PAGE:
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Joined: Dec 2004
Posts: 3
N
Junior Member
NFPA 70E Annex D has calculations D.6.1 and D.6.2 that need a value for F (short-circuit current, kA) to do the calculation. The value has a qualification statement that says (for the range of 16kA to 50 kA). What do we do for values outside of this range, especially for values below the 16kA?

2017 / 2014 NEC & Related Books and Study Guides
Joined: Nov 2000
Posts: 246
R
Member
I must not have the latest standard, since I don't find annexs in my copy (NFPA70E-2000), but I did find the formula you mentioned, along with a statement that theseequations were derived in the IEEE paper by R.L. Doughty, T.E. Neal, and H.L. Floyd, II, "Predicting Incident Energy to Better Manage teh Electric Arc Hazard on 600V Power Distribution Systems", Record of Conference Papers IEEE IAS 45th Annual Petroleum and Chemical Industry Conference, September 28-30, 1998.

Perhaps you could find a copy of this to see if they adress the out of bounds amounts you refer to.

Rick Miell

Joined: Dec 2004
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Junior Member
The range statement is found in NFPA 70E 2004.

Joined: Mar 2002
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Ron Offline
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NFPA 70E calculation methods have a range of 16 kA - 50 kA. The IEEE 1584 method has a range of 0.7 kA - 106 kA. Generally, when outside of these ranges use Lee's equations.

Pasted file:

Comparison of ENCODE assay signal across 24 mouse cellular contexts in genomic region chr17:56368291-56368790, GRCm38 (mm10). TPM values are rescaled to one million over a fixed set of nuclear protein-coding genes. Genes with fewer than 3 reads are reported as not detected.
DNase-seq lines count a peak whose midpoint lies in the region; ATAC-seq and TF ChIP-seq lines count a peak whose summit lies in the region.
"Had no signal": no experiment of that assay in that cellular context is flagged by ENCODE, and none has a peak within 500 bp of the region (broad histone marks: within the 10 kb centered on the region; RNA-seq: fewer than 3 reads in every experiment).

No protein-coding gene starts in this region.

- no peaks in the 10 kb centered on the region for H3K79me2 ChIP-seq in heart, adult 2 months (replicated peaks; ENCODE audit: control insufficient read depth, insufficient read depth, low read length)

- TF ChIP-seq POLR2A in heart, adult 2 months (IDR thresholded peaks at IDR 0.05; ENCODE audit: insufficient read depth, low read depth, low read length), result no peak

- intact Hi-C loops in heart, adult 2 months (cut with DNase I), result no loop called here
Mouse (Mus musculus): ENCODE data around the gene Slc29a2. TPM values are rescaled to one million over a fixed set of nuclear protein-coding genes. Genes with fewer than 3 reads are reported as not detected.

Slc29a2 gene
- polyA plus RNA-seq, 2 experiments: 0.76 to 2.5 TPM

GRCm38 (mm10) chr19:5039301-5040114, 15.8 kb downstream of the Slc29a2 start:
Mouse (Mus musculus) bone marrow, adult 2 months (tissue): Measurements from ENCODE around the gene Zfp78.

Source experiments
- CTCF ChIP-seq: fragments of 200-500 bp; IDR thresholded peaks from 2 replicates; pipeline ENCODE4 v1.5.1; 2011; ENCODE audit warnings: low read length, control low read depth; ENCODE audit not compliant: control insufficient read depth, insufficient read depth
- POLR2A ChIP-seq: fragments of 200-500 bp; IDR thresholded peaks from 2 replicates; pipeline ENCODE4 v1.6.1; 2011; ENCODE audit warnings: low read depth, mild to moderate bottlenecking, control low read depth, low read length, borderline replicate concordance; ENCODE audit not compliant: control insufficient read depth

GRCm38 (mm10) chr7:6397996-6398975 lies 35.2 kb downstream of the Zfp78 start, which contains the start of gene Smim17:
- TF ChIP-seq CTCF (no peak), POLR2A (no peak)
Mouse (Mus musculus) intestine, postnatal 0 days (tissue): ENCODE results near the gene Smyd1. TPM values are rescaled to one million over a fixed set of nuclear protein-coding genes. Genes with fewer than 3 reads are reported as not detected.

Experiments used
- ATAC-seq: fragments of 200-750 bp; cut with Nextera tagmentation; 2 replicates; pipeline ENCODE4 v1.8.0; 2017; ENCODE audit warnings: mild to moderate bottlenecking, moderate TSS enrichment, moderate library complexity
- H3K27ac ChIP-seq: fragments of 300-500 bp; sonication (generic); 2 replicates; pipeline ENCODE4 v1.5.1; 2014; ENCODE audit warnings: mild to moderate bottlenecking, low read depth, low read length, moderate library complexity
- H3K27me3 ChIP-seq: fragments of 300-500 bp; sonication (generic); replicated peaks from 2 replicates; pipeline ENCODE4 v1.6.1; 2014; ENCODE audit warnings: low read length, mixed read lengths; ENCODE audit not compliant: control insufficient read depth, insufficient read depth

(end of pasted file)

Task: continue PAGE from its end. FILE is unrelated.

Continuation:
Ron
Joined: Apr 2002
Posts: 2,527
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Moderator
 
Aside — Some might think that the 70E/1584 arc-flash interest is purely 21st-century, but early impetus for this work is a 1982 IEEE paper by electrical engineer Ralph H Lee at www.ieee-pcic.org/archive/The%20oth...20%20Electric%20Arc%20Flash%20Burns.pdf.

He is not to be confused with Dr Raphael C Lee of the Electrical Trauma Research Program at the University of Chicago, http://etrp.bsd.uchicago.edu/areas/overview.html who has been a very notable pioneer in his own right for emergency and long-term severe electrical-burn treatment.

Joined: Mar 2002
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Ron Offline
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Bjarney,
Thanks for the backup, I didn't explain.


Ron

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